The Google of Legal Research?

Crime & Federalism recently posted about a new research service called “PreCYdent,” the function of which he briefly describes:

It appears to “rank” cases much in the way Google ranks web sites. For example, typing in “qualified immunity” in PreCYdent doesn’t just give you a random list of cases. It gives you the leading cases. Saucier v. Katz, for example, is the leading modern day case on qualified immunity. It’s also the first result.

Not all searches run that well, as the writer points out in what amounts to a mini-review, but the service shows promise. You can read more about the service at Right Coast in a post authored by one of the co-founders of the company developing the service.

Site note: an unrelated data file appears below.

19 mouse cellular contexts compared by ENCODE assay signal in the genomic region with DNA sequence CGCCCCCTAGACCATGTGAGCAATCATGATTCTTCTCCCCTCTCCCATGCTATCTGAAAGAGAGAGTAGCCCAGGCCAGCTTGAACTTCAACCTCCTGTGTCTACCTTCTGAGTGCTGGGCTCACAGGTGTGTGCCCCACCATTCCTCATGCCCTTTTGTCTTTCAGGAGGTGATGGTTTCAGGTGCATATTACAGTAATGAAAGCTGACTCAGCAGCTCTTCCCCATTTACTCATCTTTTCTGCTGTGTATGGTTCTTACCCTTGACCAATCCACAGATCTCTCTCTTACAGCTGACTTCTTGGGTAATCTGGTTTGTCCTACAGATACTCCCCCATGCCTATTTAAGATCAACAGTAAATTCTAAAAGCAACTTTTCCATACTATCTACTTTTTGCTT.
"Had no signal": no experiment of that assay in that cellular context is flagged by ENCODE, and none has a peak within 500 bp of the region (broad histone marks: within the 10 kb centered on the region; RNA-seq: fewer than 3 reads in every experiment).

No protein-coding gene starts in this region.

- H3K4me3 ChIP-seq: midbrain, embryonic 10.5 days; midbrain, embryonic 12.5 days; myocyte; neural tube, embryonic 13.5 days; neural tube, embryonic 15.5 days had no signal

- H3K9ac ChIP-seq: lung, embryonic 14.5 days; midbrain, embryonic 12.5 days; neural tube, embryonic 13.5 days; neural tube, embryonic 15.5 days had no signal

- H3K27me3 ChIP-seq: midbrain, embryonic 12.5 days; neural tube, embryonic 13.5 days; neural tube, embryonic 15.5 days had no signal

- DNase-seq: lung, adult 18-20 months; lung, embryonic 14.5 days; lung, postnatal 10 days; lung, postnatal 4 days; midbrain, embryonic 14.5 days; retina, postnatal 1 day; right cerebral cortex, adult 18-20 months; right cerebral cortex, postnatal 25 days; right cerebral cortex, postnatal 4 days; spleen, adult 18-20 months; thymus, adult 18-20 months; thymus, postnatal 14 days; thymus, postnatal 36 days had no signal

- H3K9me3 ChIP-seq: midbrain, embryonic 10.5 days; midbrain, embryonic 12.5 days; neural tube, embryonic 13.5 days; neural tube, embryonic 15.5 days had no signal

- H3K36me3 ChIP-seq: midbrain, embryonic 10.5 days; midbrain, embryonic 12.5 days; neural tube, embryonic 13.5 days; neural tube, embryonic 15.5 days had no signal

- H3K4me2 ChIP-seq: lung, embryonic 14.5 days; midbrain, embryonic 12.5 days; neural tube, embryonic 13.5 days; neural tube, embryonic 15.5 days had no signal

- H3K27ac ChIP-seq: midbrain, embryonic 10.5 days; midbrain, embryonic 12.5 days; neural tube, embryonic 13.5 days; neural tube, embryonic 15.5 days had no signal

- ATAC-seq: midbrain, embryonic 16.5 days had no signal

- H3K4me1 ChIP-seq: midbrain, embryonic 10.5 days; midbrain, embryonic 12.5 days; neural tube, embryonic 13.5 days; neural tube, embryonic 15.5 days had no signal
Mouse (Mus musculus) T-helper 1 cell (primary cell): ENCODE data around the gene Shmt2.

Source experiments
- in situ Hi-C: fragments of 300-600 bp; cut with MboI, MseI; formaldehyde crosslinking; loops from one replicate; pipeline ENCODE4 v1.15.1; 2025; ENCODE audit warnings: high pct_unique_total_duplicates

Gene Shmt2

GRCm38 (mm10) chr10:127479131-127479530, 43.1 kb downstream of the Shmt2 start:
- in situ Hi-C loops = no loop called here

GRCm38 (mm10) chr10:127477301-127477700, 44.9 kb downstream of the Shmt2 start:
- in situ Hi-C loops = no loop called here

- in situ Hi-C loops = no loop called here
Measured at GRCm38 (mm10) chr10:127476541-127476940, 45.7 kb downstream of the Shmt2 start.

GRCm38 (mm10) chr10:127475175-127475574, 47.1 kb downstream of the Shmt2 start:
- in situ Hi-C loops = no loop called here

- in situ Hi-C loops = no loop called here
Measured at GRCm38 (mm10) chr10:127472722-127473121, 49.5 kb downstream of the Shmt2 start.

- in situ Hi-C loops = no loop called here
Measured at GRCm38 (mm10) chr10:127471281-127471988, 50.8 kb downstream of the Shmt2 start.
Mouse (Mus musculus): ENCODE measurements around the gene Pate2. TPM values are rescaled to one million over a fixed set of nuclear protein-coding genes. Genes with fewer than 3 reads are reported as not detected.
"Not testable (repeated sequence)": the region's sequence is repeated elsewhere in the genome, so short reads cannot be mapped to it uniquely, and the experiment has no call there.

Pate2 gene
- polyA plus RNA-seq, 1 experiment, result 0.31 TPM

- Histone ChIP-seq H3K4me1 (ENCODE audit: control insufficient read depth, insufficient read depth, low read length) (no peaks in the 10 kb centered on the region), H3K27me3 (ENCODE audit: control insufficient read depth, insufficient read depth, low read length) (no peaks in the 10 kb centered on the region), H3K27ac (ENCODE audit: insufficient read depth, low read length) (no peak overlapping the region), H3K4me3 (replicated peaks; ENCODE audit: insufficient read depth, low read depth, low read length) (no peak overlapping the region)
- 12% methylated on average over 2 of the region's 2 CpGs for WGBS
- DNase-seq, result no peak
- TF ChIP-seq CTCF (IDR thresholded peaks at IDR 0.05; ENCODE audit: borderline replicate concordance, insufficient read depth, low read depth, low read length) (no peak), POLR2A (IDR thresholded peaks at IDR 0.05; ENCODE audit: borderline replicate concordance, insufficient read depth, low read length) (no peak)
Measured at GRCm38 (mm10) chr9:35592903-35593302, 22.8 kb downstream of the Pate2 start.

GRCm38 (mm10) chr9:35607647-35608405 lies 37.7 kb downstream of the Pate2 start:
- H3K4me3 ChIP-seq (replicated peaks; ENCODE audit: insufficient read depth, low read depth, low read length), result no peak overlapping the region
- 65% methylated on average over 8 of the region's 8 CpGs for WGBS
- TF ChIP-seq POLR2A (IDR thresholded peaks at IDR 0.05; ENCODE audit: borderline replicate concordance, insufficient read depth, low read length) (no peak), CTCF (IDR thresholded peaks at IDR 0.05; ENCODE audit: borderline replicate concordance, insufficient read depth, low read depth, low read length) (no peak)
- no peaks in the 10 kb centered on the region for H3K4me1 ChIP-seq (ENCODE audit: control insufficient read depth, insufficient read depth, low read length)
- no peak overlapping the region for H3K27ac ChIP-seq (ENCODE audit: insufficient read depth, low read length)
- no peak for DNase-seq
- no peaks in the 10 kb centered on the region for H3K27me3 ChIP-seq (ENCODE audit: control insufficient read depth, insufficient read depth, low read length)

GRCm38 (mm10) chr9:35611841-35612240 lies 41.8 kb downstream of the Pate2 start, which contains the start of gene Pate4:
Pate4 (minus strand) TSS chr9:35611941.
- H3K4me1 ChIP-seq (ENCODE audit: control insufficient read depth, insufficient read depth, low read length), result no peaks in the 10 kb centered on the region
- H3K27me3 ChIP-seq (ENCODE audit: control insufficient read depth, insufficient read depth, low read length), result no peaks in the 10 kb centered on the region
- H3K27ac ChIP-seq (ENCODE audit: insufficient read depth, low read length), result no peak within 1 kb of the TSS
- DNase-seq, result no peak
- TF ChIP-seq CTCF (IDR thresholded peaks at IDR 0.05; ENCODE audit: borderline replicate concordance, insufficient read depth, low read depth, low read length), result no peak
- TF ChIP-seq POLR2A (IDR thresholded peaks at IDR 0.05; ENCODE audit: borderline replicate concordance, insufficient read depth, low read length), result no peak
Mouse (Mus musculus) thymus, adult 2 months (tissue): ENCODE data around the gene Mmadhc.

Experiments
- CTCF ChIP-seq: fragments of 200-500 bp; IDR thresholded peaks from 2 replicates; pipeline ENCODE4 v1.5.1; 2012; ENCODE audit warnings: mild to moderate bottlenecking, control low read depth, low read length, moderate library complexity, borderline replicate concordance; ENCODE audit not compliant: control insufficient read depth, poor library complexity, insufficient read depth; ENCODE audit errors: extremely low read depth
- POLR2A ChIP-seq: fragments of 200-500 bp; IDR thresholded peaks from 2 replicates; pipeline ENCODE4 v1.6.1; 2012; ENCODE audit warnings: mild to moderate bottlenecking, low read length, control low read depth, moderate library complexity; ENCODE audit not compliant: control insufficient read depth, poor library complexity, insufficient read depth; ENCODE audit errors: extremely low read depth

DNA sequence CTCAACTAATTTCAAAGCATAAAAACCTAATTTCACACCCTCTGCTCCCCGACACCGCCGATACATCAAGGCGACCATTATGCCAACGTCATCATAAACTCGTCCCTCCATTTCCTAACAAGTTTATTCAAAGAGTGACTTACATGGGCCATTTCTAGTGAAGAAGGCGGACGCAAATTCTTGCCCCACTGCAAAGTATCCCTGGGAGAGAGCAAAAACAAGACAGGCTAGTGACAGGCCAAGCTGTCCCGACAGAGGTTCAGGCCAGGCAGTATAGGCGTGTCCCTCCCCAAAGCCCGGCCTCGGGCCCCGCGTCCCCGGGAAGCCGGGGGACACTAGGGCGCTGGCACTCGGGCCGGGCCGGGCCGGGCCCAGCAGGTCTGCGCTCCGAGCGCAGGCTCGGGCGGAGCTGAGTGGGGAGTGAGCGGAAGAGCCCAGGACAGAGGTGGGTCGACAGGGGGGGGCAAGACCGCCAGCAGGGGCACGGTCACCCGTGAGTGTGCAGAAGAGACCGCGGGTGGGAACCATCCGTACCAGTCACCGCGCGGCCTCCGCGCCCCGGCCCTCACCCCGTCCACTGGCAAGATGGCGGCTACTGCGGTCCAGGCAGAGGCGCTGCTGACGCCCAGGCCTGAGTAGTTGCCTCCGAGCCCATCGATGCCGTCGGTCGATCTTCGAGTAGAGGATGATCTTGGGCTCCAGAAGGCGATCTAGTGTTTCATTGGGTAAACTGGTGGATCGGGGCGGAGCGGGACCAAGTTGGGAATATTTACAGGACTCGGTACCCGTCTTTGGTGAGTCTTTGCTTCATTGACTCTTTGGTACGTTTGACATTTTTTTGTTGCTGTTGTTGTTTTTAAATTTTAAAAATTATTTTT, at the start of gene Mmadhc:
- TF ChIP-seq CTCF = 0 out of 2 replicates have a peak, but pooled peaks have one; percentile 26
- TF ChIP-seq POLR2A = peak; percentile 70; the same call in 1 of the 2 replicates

UPDATE (1/31/08): I’ve corrected the first link in this post to go to the intended post at Crime & Federalism. I had initially linked directly to my comment at that post, instead of the post itself. That was inadvertent. I’m not that narcissistic. Honest. No matter what Judge Kozinski says.

UPDATE #2 (1/31/08): Also posting about the new service is Robert Ambrogi’s Lawsites, which includes some details about the service and several informative links. Thanks to Appellate Law & Practice for the Ambrogi link. And thanks to both of them for this link to the PreCYdent service.